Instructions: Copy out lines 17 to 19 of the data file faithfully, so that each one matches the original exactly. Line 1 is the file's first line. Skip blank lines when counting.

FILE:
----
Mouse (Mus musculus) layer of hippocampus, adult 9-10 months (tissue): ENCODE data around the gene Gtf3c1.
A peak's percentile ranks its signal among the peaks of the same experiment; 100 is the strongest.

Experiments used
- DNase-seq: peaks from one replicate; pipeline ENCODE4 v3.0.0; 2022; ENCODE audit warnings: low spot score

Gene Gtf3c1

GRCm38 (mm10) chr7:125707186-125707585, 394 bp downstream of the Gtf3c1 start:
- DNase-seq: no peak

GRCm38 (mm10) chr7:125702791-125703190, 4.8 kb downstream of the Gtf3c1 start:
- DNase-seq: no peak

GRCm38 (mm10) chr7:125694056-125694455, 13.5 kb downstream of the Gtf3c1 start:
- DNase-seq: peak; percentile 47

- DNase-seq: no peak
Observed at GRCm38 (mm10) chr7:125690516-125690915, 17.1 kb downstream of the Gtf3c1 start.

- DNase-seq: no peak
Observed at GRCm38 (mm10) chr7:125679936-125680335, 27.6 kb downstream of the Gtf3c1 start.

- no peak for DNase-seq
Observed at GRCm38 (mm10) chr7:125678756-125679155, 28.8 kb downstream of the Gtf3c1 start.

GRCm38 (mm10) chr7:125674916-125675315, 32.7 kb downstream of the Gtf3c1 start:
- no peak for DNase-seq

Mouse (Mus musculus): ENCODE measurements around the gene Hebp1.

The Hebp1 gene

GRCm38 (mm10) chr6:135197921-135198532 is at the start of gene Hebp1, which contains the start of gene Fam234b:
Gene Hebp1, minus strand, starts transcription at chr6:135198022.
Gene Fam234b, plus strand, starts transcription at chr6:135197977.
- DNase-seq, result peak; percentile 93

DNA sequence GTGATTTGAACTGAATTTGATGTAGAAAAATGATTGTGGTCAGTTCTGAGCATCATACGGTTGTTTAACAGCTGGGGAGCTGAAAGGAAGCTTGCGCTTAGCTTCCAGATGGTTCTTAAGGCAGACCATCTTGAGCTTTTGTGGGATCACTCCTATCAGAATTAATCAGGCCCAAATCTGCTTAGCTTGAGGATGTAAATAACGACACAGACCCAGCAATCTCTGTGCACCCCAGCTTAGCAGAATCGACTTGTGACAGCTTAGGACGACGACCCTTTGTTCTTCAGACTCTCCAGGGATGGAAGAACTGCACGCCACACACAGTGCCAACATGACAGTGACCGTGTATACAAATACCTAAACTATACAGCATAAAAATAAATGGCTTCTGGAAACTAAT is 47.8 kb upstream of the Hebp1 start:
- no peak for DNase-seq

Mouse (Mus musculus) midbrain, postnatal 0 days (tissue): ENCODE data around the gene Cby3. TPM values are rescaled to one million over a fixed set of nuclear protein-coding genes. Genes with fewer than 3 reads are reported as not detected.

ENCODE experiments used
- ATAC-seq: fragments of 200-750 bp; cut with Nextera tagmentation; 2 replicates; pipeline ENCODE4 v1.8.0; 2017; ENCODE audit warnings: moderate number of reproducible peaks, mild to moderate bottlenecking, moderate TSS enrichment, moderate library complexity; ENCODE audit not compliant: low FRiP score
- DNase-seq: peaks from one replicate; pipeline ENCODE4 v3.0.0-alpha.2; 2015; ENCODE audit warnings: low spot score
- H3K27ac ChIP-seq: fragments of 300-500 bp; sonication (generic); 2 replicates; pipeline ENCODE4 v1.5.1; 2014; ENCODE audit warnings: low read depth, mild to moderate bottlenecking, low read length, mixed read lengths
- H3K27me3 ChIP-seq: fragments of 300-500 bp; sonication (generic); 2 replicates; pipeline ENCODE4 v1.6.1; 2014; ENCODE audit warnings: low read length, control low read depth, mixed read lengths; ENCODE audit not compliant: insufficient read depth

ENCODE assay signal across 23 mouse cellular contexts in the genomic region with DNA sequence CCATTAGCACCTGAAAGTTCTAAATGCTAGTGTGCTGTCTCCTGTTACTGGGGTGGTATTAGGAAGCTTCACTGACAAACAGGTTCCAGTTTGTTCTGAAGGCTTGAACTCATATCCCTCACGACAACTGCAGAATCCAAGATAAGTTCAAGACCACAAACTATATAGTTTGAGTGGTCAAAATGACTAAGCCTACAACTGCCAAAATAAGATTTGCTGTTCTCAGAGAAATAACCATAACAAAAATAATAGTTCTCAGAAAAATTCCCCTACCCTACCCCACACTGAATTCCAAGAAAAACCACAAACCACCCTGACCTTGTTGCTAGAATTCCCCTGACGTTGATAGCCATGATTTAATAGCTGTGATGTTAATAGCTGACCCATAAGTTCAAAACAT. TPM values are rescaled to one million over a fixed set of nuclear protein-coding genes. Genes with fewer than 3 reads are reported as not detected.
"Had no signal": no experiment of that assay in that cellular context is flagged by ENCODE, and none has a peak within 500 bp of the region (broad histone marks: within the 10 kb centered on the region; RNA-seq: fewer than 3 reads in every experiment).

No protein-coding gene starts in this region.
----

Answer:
Observed at GRCm38 (mm10) chr7:125678756-125679155, 28.8 kb downstream of the Gtf3c1 start.

GRCm38 (mm10) chr7:125674916-125675315, 32.7 kb downstream of the Gtf3c1 start:
- no peak for DNase-seq